This article states: “In recent years, 366 Italian military personnel have died, and 7,500 have taken sick with conditions potentially linked to depleted uranium, prompting courts in Italy to demand compensation, despite denials from military officials that any link existed.”

8 Ray Bristow, “The Deception by the U.K. Government Continues: The Gulf War, the Balkans, and the Iraq War,” included in Seeking a World without Uranium Weapons 2009, in Japanese).

9 “Ukraine war: UK defends sending depleted uranium rounds after Putin warning,” BBC, March 22, 2023 (

Cf. The Environmental Impact of the Conflict in Ukraine: A Preliminary Review, UNEP, October 14, 2022 (

10 Cf. “Depleted Uranium: Scientific Basis for Assessing Risk,” Nuclear Policy Research Institute, July, 2003, p.15. (

11 For ICBUW campaign details, please visit its homepage at
12 This bill prohibits the production, storage, provision, delivery and use of DU rounds as well as tank-armour

containing DU inside Belgium. It was the world’s first domestic law banning DU weapons based on the

“precautionary principle.” Costa Rica followed by adopting a similar bill on April 27, 2011.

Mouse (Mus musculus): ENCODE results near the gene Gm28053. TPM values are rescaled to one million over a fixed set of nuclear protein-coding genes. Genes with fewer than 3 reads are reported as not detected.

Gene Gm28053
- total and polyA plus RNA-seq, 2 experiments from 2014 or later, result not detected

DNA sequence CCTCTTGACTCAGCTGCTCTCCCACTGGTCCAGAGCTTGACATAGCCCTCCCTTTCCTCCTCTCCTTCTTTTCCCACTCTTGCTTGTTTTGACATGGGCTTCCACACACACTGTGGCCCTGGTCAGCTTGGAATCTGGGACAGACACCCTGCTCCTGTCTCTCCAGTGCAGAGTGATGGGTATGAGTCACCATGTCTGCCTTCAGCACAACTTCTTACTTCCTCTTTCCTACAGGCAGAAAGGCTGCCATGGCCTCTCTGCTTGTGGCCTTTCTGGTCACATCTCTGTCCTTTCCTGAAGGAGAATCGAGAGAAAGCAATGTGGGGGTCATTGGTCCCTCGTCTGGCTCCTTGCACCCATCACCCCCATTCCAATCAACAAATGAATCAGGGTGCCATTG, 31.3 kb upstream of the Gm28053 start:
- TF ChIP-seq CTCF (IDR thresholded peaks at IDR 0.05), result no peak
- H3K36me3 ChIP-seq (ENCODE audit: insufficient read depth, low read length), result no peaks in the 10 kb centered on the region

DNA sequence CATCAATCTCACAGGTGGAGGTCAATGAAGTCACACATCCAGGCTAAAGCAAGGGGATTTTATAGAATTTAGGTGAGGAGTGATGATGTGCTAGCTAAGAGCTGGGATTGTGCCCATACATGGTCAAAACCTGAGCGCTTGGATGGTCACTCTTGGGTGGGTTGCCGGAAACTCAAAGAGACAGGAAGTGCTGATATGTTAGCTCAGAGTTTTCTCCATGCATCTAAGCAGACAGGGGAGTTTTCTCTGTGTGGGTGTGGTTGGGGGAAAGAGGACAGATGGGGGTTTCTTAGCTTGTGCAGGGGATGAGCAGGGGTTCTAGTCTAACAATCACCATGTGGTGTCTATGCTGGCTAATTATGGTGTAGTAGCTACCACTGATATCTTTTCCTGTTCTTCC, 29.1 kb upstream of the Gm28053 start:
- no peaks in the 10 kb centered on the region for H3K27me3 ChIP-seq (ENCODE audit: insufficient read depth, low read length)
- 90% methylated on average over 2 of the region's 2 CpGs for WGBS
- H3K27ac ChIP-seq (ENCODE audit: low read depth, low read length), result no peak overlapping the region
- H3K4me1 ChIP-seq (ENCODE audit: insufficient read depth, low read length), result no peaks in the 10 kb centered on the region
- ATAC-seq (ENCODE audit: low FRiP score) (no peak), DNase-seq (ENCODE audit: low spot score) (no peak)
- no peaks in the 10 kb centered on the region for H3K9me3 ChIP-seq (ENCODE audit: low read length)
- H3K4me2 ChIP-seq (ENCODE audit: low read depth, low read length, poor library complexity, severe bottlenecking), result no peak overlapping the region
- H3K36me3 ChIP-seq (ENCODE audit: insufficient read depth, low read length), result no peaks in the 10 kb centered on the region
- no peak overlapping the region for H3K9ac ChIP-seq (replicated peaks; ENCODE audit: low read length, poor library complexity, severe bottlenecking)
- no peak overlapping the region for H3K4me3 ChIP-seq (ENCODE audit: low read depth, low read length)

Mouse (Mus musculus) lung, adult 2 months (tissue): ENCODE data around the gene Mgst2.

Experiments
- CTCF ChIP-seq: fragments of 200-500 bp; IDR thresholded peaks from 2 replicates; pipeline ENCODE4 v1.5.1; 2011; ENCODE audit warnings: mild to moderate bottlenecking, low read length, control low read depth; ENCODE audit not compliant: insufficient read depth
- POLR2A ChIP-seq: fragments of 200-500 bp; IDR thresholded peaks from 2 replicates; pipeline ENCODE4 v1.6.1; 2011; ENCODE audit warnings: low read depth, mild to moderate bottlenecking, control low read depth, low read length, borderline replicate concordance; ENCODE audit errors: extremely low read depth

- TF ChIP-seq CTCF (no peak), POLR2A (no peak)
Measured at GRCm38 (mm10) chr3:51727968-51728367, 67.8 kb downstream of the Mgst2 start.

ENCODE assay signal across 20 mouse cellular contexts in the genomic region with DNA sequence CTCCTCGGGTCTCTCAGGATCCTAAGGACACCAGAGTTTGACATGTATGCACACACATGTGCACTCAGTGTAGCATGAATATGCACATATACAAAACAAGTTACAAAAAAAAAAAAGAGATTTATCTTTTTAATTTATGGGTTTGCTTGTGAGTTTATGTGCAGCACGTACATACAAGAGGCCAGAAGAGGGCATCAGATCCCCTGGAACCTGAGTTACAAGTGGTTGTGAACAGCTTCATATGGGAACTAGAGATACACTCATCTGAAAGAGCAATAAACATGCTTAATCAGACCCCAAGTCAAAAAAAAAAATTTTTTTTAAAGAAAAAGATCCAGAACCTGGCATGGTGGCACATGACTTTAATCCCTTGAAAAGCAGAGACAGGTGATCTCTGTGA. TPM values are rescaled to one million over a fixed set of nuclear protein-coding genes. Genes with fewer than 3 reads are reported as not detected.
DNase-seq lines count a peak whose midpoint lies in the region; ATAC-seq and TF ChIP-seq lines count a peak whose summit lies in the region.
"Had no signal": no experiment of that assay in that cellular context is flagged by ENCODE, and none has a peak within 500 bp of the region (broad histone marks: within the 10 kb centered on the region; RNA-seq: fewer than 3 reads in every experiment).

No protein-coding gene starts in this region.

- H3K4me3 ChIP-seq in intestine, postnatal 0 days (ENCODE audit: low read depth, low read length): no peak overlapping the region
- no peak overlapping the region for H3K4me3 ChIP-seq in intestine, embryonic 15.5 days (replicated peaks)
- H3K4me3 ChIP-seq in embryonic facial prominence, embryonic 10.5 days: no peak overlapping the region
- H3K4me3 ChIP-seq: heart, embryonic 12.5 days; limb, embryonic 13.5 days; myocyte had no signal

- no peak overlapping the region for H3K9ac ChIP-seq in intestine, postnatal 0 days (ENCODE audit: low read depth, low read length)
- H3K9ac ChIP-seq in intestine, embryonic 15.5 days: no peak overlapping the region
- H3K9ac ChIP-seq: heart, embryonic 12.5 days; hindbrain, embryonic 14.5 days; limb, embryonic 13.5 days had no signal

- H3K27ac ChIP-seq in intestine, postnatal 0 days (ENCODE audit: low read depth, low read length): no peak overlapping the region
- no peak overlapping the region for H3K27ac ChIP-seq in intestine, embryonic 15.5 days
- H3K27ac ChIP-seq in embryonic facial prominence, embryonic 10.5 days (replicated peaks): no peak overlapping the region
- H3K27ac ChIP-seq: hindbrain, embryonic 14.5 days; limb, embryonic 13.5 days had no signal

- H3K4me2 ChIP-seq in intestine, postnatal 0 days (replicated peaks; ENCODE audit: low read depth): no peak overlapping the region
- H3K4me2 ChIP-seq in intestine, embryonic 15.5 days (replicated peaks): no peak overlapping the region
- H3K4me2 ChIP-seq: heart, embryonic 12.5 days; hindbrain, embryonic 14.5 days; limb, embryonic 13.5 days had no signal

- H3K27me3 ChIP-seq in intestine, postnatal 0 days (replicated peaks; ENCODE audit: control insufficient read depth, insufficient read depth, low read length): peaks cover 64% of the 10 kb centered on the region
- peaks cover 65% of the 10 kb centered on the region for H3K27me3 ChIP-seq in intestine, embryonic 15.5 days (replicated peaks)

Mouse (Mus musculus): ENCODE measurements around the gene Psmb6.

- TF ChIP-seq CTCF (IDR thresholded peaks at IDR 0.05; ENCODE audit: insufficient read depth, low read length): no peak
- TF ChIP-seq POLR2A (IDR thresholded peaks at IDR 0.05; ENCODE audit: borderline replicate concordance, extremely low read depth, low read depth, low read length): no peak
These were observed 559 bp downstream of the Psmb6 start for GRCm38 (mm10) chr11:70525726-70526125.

13 There are only four countries that have been opposing the resolution; they are U.S., U.K., France, and Israel. Russian has been abstaining. For more detail, see

Among the countries confirmed to have produced DU munitions are: U.S.A., U.K., France, Russia, China, India, Pakistan, Serbia. (U.K. ceased producing large caliber ammunition in 2003.) The countries confirmed to have possessed DU munitions are: Israel, Greece, Turkey, Saudi Arabia, Bahrain, Egypt, Kuwait, Thai, and Taiwan in addition to the producing countries mentioned above. However, it has not been confirmed which countries still possess or have discarded DU munitions.

14 See “ICBUW Statement on British DU Ammunition for Ukraine” (March 23, 2023) and “Depleted Uranium Weapons: State of Affairs” (July 3, 2022). However, we also have to note the recent report that “[t]he U.S. military is still developing depleted uranium munitions, notably the M829A4 armor-piercing round for the M1A2 Abrams main battle tank, [RAND senior defense analyst Scott] Boston said” (Washington Post, March 23).

15 For Hiroshima-based actions after the Iraq War, please visit: Toward a Nuclear-Free Future! Global Hibakusha Report from Hiroshima to the World (2021) at (